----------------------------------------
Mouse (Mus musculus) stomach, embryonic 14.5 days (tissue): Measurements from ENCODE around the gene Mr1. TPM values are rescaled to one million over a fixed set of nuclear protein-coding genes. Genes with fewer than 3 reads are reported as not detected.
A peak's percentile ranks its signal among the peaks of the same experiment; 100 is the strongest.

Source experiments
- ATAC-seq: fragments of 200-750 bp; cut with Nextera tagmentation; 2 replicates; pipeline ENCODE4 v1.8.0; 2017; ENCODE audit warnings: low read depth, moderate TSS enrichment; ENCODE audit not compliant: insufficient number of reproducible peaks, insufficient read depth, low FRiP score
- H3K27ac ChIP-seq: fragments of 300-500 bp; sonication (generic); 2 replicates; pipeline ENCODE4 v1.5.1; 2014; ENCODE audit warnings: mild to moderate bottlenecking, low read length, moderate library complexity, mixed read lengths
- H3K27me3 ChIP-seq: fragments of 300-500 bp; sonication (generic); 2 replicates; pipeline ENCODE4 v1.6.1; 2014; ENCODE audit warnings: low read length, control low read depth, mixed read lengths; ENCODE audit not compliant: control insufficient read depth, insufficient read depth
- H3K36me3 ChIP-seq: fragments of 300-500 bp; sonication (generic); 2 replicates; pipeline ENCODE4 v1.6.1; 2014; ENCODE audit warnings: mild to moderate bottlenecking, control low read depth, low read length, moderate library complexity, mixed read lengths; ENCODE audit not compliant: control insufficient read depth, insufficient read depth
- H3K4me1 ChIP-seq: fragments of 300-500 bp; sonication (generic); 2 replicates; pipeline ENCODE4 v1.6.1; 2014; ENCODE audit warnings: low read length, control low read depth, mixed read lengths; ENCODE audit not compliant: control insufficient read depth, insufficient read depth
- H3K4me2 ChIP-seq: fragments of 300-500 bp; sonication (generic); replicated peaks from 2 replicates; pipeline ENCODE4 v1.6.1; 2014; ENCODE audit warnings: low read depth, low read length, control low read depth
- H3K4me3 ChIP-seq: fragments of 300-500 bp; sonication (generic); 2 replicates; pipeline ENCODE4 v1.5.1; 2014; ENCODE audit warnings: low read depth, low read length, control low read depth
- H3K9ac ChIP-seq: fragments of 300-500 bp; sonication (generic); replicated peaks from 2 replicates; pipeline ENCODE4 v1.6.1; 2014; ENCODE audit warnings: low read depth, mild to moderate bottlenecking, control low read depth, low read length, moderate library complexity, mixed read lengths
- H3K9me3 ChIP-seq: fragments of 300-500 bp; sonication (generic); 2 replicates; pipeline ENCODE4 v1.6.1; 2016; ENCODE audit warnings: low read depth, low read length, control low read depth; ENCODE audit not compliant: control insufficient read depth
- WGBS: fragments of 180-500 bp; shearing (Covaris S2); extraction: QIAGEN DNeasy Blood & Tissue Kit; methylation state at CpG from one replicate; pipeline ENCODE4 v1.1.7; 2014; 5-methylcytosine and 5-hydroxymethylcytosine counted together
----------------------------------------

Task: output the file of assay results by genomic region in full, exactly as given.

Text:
Mouse (Mus musculus) stomach, embryonic 14.5 days (tissue): Measurements from ENCODE around the gene Mr1. TPM values are rescaled to one million over a fixed set of nuclear protein-coding genes. Genes with fewer than 3 reads are reported as not detected.
A peak's percentile ranks its signal among the peaks of the same experiment; 100 is the strongest.

Source experiments
- ATAC-seq: fragments of 200-750 bp; cut with Nextera tagmentation; 2 replicates; pipeline ENCODE4 v1.8.0; 2017; ENCODE audit warnings: low read depth, moderate TSS enrichment; ENCODE audit not compliant: insufficient number of reproducible peaks, insufficient read depth, low FRiP score
- H3K27ac ChIP-seq: fragments of 300-500 bp; sonication (generic); 2 replicates; pipeline ENCODE4 v1.5.1; 2014; ENCODE audit warnings: mild to moderate bottlenecking, low read length, moderate library complexity, mixed read lengths
- H3K27me3 ChIP-seq: fragments of 300-500 bp; sonication (generic); 2 replicates; pipeline ENCODE4 v1.6.1; 2014; ENCODE audit warnings: low read length, control low read depth, mixed read lengths; ENCODE audit not compliant: control insufficient read depth, insufficient read depth
- H3K36me3 ChIP-seq: fragments of 300-500 bp; sonication (generic); 2 replicates; pipeline ENCODE4 v1.6.1; 2014; ENCODE audit warnings: mild to moderate bottlenecking, control low read depth, low read length, moderate library complexity, mixed read lengths; ENCODE audit not compliant: control insufficient read depth, insufficient read depth
- H3K4me1 ChIP-seq: fragments of 300-500 bp; sonication (generic); 2 replicates; pipeline ENCODE4 v1.6.1; 2014; ENCODE audit warnings: low read length, control low read depth, mixed read lengths; ENCODE audit not compliant: control insufficient read depth, insufficient read depth
- H3K4me2 ChIP-seq: fragments of 300-500 bp; sonication (generic); replicated peaks from 2 replicates; pipeline ENCODE4 v1.6.1; 2014; ENCODE audit warnings: low read depth, low read length, control low read depth
- H3K4me3 ChIP-seq: fragments of 300-500 bp; sonication (generic); 2 replicates; pipeline ENCODE4 v1.5.1; 2014; ENCODE audit warnings: low read depth, low read length, control low read depth
- H3K9ac ChIP-seq: fragments of 300-500 bp; sonication (generic); replicated peaks from 2 replicates; pipeline ENCODE4 v1.6.1; 2014; ENCODE audit warnings: low read depth, mild to moderate bottlenecking, control low read depth, low read length, moderate library complexity, mixed read lengths
- H3K9me3 ChIP-seq: fragments of 300-500 bp; sonication (generic); 2 replicates; pipeline ENCODE4 v1.6.1; 2016; ENCODE audit warnings: low read depth, low read length, control low read depth; ENCODE audit not compliant: control insufficient read depth
- WGBS: fragments of 180-500 bp; shearing (Covaris S2); extraction: QIAGEN DNeasy Blood & Tissue Kit; methylation state at CpG from one replicate; pipeline ENCODE4 v1.1.7; 2014; 5-methylcytosine and 5-hydroxymethylcytosine counted together